Become familiar with what is normal for your cat's life stage, so you can anticipate what changes to expect as they grow older. Being aware of life stage changes can help you stay on top of your pet's health and keep them happy and healthy throughout their lifetime. Here's what to expect and what steps you should take as a cat owner in each life stage.
As expected, kittens are packed with all the curious energy their little bodies can contain! A rule of thumb is that the first year of life is devoted to kittenhood and after they become full-fledged cats. By 12 weeks old a kitten begins losing their baby teeth and by 9 months old a kitten will have their full set of 30 adult teeth.
At each veterinary visit during kittenhood your pet should have their heart listened to as part of their physical exam. While not as common as in puppies, kittens can have heart murmurs or abnormal blood flow sounds, and your vet will want to monitor the murmur to make sure it is not increasing in severity. Heart murmurs heard past 4 months of age may be investigated further by a veterinary cardiologist to make sure your cat does not need any early interventions or specialized care.
With boundless energy and curiosity, kittens should be engaging with family members daily and explore their surroundings with (sometimes) mischievous vigor! Interact with your kitten in fun ways by using extension toys that allow you to play at a distance and minimize confusion for your kitten. While it is completely natural for kittens to pounce and bite hands and feet, mimicking what they would do to prey, in a home setting you want to separate that confusion and use your hands for gentle pets while the toys sustain pouncing and swatting. Make sure your kitten has elevated resting spots, hiding spots where they can retreat to and feel safe, and food, water, and litter boxes - ideally all in separate areas that are quiet and have low foot traffic.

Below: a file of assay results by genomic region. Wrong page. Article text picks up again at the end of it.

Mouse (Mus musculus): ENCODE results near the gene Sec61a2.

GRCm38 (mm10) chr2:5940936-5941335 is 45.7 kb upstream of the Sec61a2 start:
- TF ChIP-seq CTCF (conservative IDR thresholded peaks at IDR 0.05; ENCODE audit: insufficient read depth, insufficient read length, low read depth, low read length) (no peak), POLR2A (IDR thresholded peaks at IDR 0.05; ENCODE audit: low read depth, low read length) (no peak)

With all the development in the first year expect a vigorous appetite for most kittens. A sudden decline in appetite or energy levels warrants a trip to the vet to make sure there are no major issues. One of the most common reasons kittens can become lethargic is from eating an object they had played with such as string or plastic. If you suspect your kitten has eaten a toy or some other object, always steer on the side of caution and take them to the vet to make sure there isn’t a blockage.
Cats become adults from 1 to 10 years old. Typically most cats are done physically growing around one year of age but certain large breeds, like Maine Coons, may not physically mature until two years old.
A growing problem most adult cats face is obesity from overeating and lack of exercise. Your vet may recommend measuring out food and limiting treats- every calorie counts! Still engage your cat with play and provide enrichment opportunities for them to work out. While some may think of cats as lazy, they are great problem solvers and puzzle feeders can help them burn a few calories and also keep them mentally engaged.